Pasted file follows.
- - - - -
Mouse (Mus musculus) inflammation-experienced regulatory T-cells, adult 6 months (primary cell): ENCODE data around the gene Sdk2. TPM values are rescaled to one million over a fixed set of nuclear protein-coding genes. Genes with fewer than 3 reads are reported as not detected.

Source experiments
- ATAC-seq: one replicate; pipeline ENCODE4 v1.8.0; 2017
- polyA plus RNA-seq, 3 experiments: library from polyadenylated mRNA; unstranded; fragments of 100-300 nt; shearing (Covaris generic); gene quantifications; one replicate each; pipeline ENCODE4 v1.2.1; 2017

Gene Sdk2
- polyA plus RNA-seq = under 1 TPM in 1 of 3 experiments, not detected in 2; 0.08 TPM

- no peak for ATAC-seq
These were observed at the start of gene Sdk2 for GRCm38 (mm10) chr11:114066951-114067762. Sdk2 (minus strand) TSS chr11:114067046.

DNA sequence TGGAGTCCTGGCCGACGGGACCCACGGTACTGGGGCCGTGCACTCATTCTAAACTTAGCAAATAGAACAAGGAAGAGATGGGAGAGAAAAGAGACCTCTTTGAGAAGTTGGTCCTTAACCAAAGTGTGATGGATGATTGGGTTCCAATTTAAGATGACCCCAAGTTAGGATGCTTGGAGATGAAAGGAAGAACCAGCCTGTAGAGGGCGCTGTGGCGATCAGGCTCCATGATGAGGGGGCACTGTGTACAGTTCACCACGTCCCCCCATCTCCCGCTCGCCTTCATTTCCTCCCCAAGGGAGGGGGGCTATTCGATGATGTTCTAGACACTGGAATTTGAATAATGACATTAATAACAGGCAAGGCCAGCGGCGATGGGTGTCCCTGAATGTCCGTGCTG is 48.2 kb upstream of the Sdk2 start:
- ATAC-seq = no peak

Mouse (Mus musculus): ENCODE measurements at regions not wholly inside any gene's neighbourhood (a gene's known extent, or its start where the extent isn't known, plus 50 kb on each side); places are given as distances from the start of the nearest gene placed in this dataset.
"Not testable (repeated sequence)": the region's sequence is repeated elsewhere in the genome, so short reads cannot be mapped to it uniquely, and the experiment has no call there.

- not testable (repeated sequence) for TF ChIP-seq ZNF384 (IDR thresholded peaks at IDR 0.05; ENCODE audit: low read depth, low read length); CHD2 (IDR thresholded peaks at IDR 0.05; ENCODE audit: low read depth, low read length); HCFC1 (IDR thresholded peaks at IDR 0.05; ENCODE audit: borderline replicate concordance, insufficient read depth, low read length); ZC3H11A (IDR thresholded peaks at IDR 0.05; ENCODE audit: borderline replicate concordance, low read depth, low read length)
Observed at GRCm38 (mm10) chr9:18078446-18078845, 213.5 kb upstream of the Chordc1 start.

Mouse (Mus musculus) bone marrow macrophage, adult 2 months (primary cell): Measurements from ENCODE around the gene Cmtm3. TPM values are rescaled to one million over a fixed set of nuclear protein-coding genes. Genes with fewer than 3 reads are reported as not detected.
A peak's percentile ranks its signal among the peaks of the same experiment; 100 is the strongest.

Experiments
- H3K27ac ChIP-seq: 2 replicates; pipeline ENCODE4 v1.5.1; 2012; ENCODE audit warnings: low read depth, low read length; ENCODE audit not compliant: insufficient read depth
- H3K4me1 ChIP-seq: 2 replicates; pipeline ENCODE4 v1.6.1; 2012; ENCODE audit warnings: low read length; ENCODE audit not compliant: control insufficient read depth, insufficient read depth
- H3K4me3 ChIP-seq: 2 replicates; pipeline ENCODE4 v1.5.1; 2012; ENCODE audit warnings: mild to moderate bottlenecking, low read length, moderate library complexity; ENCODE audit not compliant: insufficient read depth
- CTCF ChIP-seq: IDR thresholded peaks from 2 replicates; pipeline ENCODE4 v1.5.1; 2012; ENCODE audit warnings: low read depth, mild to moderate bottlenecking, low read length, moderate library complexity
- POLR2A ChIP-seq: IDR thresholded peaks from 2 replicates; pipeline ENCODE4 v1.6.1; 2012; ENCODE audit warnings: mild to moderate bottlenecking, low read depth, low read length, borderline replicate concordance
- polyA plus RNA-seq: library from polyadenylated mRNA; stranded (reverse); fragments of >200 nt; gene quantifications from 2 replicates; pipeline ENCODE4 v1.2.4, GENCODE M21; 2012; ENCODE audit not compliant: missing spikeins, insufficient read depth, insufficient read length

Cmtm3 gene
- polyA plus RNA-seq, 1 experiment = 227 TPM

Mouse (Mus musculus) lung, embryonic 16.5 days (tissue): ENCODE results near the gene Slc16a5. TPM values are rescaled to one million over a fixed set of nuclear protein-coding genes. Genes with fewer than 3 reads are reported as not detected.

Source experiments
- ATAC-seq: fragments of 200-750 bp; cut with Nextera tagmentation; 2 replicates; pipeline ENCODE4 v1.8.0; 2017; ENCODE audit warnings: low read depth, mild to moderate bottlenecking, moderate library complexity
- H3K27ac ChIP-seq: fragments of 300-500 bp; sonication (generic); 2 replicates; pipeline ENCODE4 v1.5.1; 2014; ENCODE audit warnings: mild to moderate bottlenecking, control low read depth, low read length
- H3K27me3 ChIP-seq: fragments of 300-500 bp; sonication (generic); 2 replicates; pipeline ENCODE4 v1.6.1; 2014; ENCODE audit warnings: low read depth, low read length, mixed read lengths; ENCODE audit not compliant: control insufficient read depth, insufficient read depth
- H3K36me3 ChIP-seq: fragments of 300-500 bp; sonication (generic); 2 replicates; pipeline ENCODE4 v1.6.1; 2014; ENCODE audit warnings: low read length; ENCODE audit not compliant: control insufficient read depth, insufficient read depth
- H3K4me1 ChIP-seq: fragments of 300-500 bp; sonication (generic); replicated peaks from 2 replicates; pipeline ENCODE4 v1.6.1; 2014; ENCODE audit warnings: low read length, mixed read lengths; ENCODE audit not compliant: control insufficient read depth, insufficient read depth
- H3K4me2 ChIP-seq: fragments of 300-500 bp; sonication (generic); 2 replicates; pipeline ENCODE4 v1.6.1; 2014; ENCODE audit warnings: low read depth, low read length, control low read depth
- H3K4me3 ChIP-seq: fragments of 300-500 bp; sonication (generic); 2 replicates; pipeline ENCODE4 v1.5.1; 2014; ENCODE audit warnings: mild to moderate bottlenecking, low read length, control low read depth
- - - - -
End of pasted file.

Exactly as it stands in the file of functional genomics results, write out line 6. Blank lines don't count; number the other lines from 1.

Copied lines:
- polyA plus RNA-seq = under 1 TPM in 1 of 3 experiments, not detected in 2; 0.08 TPM